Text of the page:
While I’ve been on the road the past month or two, I’ve kept the booster turned off until I notice a drop in signal strength.

In most cases, turning on the Drive 4G-X is enough to bring the signal up from a single bar to 3-4 bars on an iPhone.

As long as I wasn’t entirely out of signal range, the booster worked as advertised. It turned a weak, unreliable signal into a dependable one.

It’s a worthwhile device that I like having in my vehicle.

Again, I tested the Wilson WeBoost model. However, there are other manufacturers with similar devices such as Phonelex and SureCall.

In the mobile market, it appears that carrier-specific boosters are far more common.

This is likely due to the smaller form factor and lower power ratings of mobile boosters. This limitation makes optimizing for multiple carriers a challenge. But, it’s worth noting how often you travel with companions who have different carriers.

That’s why the Wilson WeBoost model stands above the rest.

I’m glad to have a multi-carrier booster in my car for the flexibility it provides.

3 – SureCall FusionTrek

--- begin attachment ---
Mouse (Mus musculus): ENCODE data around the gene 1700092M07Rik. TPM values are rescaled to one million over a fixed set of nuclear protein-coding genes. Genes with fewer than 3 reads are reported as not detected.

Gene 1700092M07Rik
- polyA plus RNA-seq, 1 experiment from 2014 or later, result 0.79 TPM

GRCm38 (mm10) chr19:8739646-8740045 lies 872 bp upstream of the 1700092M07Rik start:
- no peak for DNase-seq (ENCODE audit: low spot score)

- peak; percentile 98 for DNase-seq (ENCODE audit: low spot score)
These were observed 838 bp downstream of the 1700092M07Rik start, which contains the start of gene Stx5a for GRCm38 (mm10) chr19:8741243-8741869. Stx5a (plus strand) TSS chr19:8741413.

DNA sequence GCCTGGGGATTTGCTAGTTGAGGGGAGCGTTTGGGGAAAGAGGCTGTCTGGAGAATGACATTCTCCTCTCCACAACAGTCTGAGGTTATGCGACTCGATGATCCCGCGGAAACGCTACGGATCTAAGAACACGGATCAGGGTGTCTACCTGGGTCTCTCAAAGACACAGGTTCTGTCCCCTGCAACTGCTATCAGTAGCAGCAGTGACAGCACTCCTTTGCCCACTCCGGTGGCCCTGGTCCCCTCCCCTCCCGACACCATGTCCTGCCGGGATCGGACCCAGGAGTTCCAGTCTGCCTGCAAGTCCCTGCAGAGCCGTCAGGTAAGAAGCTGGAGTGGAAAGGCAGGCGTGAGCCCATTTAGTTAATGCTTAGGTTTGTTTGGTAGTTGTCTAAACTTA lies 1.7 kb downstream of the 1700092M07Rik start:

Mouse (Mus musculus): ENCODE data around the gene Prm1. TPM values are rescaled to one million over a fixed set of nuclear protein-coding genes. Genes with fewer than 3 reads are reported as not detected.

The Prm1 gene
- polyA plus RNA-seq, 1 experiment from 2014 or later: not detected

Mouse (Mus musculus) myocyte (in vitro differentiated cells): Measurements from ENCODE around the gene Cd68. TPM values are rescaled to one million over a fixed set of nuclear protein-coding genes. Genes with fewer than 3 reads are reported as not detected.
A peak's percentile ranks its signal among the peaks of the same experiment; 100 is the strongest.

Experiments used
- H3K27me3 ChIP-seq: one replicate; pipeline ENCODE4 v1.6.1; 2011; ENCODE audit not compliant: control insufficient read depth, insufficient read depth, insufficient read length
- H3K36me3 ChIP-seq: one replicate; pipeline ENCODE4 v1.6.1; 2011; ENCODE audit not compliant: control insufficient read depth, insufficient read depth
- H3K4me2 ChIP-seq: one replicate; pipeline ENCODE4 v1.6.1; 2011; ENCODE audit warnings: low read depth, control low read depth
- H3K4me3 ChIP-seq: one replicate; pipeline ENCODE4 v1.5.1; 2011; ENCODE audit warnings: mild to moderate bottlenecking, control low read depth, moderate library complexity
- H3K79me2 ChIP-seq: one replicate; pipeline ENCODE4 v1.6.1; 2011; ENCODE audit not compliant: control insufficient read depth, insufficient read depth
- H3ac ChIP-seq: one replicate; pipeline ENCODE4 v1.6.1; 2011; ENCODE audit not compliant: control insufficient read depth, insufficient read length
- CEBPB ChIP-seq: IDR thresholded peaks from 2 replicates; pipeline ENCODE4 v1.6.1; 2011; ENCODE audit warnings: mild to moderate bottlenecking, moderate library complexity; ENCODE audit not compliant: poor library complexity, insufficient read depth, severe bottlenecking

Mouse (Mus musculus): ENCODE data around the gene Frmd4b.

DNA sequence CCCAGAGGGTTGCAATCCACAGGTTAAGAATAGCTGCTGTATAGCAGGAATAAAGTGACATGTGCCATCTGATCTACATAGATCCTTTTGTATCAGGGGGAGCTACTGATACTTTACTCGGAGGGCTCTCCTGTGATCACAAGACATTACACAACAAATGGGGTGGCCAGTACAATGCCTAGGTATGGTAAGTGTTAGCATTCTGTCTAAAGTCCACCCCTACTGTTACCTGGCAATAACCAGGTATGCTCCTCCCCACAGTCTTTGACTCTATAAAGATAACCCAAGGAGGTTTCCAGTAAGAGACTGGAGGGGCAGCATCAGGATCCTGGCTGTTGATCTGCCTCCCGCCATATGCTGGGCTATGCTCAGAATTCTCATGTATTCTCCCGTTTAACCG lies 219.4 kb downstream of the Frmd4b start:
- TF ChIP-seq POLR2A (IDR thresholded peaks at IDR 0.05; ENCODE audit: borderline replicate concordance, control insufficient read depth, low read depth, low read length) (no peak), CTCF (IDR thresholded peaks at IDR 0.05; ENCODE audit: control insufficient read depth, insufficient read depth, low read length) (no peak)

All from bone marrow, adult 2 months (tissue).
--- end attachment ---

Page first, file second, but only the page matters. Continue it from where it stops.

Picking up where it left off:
The SureCall FusionTrek booster is certified by the FCC (US) and IC (Canada) for use as a personal cellular booster.

This certification allows it to work on nearly all of the major US carriers (AT&T, Verizon, T-Mobile, and Sprint), as well as the popular Canadian carriers (Rogers Wireless, Telus Mobility, Bell, and Freedom Mobile).

Installation of the SureCall FusionTrek booster is clean and straightforward, though the bulky antenna in the rear window needs to be mounted securely and out of your field of vision.

While some of the other cell boosters have a smaller antenna unit, they usually have another box of circuitry that has to be mounted under or behind a seat.

In addition, most other cellular boosters require an exterior mounted antenna, which makes it more complicated to route wiring and finds locations for all the components.

The all-in-one antenna design of the SureCall makes it simple to install and easy to transfer to another vehicle if needed. 

Once the antenna unit is mounted in the rear window, a single small wire connects to a cell phone cradle that clips to the A/C vent and a 12V power plug.

Again, simple, the non-damaging installation makes it easy to mount the SureCall in nearly any vehicle in minutes, even a rental!

One drawback to the SureCall is that your phone needs to be in the dashboard cradle (or very close to it) to communicate with the cellular booster. This means you’ll need to get much more comfortable with speakerphone or another handsfree device.

It’s not a deal-breaker for me, but if you’re looking for a booster that allows you to walk around the vehicle, this might not be the best option.

It also means that only one device can take advantage of the signal boost at a time, which might work for your work truck but not for your family camper.